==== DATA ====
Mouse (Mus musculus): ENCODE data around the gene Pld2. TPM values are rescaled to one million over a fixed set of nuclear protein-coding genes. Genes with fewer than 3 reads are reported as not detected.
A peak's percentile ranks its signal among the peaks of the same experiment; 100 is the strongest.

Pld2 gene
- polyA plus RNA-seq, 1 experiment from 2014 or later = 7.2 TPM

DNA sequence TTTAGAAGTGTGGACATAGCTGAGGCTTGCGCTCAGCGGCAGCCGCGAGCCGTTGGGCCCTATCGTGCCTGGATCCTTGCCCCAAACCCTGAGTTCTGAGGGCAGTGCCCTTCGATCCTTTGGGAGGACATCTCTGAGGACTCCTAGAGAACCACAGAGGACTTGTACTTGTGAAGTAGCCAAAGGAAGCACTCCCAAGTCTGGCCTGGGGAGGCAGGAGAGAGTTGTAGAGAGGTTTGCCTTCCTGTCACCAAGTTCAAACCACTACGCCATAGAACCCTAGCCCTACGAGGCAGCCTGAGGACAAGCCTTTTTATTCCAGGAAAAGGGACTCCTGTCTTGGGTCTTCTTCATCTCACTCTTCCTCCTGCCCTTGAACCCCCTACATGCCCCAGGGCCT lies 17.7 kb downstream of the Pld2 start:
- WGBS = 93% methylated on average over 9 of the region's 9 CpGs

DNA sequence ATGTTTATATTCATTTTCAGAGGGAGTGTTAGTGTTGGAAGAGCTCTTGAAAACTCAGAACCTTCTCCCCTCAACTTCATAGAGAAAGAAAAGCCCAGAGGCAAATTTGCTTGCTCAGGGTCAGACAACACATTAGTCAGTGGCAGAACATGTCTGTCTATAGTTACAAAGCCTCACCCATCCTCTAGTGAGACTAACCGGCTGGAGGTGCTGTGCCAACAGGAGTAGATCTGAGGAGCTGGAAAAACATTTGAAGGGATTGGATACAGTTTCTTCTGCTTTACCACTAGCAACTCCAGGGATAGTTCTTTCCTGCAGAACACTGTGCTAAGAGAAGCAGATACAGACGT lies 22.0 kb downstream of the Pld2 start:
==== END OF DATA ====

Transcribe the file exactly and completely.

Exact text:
Mouse (Mus musculus): ENCODE data around the gene Pld2. TPM values are rescaled to one million over a fixed set of nuclear protein-coding genes. Genes with fewer than 3 reads are reported as not detected.
A peak's percentile ranks its signal among the peaks of the same experiment; 100 is the strongest.

Pld2 gene
- polyA plus RNA-seq, 1 experiment from 2014 or later = 7.2 TPM

DNA sequence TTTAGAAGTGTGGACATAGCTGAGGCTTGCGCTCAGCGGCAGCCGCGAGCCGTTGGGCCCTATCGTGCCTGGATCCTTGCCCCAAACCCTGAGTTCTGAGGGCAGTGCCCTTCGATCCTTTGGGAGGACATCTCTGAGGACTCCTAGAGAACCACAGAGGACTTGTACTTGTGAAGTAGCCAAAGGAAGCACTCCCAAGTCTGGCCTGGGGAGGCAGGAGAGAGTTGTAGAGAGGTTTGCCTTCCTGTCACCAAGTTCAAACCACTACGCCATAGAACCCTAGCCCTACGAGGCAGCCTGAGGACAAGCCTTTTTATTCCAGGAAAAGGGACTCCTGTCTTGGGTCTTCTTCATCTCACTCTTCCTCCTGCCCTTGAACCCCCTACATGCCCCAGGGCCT lies 17.7 kb downstream of the Pld2 start:
- WGBS = 93% methylated on average over 9 of the region's 9 CpGs

DNA sequence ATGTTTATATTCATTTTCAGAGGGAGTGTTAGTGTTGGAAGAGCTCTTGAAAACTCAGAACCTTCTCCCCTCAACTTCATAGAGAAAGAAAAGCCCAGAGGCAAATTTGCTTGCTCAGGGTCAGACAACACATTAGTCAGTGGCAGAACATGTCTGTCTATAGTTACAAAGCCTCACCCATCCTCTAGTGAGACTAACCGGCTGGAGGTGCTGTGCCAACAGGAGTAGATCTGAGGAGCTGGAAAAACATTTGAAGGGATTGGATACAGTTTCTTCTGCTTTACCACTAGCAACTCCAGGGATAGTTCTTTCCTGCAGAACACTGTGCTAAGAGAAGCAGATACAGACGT lies 22.0 kb downstream of the Pld2 start: